- George Francis, U.S.'s Oldest Man, Dies at 112
- Premature Birth Can Lead to Sensory Damage
- First Drug for Longer, Darker Lashes Unveiled
- FDA to Re-Examine Ruling on Safety of Plastic Container Additive
Here are some of the latest health and medical news developments, compiled by editors of HealthDay:
George Francis, U.S.'s Oldest Man, Dies at 112
George Francis, believed to be the oldest man in the United States and whose life spanned both world wars, man's walk on the moon and the election of the nation's first black president, died of congestive heart failure Saturday at a Sacramento, Calif., nursing home. He was 112.
"He lived four years in the 19th century, 100 years in the 20th century, and eight years in the 21st century. We call him the man of three centuries," his son, Anthony Francis, 81, told the Associated Press.
Francis, who even in his prime weighed little more than 100 pounds, was born in New Orleans on June 6, 1896. His son said that Francis tried to enlist in the U.S. Army during World War I but was turned down because of his stature. "We always attributed his longevity to his mental and physical toughness," his son said.
As an African-American in the South, the elder Francis grew up under the Jim Crow-era's segregation laws. But Francis maintained a passion for politics, his family said. He voted for Franklin Roosevelt in the 1930s and for Barack Obama in 2008.
In an interview with the AP after Obama's victory, Francis, who used a wheelchair, said he felt like jumping up and down. "He is going to give black men a break in the world, and give them a better opportunity to live and make more money," he said. "For people who say voting doesn't matter, I think that's crazy."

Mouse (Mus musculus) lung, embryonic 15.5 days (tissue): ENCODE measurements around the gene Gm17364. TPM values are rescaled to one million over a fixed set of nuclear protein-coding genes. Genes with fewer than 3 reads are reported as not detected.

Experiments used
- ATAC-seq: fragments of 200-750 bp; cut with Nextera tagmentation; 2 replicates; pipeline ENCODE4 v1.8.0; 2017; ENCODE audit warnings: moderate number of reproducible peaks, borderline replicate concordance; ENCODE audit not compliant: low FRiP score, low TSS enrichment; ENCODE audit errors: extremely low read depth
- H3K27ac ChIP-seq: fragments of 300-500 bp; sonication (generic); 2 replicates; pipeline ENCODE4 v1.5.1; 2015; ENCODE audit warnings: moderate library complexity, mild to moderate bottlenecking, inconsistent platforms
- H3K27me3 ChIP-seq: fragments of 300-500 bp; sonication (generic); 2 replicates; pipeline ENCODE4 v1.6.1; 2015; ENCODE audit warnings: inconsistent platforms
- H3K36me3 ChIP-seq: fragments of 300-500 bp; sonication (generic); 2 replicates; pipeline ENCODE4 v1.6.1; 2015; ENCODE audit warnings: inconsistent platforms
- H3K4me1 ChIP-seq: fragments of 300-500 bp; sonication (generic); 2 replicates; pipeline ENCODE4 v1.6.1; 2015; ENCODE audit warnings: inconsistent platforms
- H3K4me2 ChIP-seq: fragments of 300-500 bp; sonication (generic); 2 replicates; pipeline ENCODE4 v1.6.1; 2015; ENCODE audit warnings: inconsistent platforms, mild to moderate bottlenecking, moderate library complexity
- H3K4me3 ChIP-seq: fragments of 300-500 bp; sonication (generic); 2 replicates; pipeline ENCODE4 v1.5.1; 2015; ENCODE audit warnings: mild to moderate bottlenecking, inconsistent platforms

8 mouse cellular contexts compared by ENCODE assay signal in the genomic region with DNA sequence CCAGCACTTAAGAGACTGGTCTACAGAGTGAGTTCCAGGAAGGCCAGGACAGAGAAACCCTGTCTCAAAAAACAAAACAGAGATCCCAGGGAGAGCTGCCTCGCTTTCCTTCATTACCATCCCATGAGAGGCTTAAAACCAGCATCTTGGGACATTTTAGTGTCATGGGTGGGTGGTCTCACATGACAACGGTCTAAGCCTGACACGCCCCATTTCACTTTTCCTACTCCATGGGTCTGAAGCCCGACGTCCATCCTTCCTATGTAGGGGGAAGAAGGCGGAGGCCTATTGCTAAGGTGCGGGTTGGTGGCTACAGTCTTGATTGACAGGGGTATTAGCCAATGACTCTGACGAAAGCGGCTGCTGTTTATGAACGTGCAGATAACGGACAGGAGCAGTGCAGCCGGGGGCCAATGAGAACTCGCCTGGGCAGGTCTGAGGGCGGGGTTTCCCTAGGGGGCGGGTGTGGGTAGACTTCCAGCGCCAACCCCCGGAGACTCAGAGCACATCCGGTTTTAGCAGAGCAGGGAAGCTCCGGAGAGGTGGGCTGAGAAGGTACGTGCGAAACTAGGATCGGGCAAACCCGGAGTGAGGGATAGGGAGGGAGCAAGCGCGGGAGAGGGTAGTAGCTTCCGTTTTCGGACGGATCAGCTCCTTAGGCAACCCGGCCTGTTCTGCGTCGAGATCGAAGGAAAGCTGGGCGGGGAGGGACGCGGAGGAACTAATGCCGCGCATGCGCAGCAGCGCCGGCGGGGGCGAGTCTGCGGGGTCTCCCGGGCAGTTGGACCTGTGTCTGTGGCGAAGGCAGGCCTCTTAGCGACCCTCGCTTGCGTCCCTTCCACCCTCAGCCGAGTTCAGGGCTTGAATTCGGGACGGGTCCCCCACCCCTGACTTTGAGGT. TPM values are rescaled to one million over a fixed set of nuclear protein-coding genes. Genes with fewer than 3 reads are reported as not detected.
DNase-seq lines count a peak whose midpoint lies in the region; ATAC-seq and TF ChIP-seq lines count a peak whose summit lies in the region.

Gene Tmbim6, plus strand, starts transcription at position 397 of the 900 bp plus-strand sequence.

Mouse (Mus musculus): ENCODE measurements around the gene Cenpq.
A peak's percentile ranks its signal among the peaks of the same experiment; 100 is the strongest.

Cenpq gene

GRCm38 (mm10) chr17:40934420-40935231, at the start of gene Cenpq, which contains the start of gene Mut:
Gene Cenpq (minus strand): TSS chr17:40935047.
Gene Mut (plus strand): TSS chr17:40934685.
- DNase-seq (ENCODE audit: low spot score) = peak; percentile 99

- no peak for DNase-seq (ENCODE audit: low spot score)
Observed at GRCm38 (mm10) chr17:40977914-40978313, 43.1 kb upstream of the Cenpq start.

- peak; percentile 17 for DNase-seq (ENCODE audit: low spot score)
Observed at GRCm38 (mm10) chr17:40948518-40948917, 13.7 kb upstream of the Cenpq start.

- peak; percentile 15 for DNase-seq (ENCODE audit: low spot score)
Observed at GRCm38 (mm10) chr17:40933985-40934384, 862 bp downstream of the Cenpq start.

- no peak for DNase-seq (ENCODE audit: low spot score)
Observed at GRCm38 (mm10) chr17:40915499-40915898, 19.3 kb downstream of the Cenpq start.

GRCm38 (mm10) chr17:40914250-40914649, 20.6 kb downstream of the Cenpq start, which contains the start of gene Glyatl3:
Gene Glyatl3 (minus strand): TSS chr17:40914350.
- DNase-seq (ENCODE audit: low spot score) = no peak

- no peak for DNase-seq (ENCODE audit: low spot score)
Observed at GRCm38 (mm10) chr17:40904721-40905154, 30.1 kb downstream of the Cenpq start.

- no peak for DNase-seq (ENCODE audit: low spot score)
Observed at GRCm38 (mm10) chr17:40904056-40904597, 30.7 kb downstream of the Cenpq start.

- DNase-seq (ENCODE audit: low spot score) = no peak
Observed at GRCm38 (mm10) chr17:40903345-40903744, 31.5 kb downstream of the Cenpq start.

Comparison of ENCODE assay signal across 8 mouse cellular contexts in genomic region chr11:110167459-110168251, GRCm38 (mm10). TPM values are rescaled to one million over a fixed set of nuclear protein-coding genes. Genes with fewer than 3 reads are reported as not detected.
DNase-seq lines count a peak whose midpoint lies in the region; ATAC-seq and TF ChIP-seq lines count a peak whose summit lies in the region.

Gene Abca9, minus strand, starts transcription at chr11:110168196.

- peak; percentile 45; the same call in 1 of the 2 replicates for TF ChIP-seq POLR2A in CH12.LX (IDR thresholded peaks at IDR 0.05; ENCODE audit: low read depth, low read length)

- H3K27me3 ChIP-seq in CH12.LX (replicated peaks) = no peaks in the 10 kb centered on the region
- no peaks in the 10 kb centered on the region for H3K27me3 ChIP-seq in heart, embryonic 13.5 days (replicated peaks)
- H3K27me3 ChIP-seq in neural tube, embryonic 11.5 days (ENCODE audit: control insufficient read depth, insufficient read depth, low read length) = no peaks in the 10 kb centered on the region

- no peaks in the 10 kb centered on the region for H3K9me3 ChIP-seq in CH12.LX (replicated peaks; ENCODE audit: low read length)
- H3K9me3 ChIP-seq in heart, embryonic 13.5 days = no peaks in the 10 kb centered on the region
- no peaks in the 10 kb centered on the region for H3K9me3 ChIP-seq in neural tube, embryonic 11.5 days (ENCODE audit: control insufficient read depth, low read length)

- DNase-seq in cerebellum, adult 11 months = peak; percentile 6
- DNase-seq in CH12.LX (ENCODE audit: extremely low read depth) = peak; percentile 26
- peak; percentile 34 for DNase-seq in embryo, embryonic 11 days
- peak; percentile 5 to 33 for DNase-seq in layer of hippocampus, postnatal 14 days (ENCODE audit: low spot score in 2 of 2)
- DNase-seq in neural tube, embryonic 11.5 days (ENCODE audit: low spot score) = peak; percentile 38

Francis quit school after the sixth grade, became an amateur boxer as a young man and later worked as a chauffeur, an auto mechanic and a barber. He and his wife, Josephine Johnson Francis, had a son and three daughters. His wife died of cancer in 1964.
With Francis' death, Walter Breuning of Montana, who is 112 years, 98 days old, becomes the country's oldest living man, according to UCLA gerontologist Dr. Stephen Coles, who maintains a list of the world's oldest people. Francis, he told AP, lived 112 years and 204 days.
Gertrude Baines of Los Angeles, now 114, is the nation's oldest living person. The world's oldest person is Maria de Jesus of Portugal, who is 115 years, 109 days old. Japan's oldest person is Tomoji Tanabe at 113 years and 101 days, Coles said.
Francis is survived by 18 grandchildren, 33 great grandchildren and 16 great-great grandchildren, according to AP.
Premature Birth Can Lead to Sensory Damage
Premature birth can result in lasting sensory damage, the BBC reported Saturday.
British researchers, who published their finding in the current issue of Pain, discovered that premature babies were less sensitive to heat and cold. They suspect that the repeated painful procedures that are necessary in neonatal intensive care units may be to blame for the dulled sensory abilities of these smallest infants, according to the BBC.
Premature infants are already at increased risk for disability and illness throughout their lives, the newspaper reported, but this latest finding adds another danger that doctors need to consider when treating newborns in intensive care units.
Given that development of the nervous system is particularly delicate at birth, the researchers noted that the problem is particularly pressing because premature births around the world are on the increase.
First Drug for Longer, Darker Lashes Unveiled
Allergan Inc., the company that makes Botox, announced on Friday that it has staked its claim in the eyelash enhancement market.
In a news release, the Irvine, Calif.-based company said it had received the U.S. Food and Drug Administration's blessing to market Latisse, the first prescription medication that makes lashes grow longer, thicker and darker. Once it reaches the market in March, annual sales of Latisse are expected to be somewhere in the neighborhood of $500 million.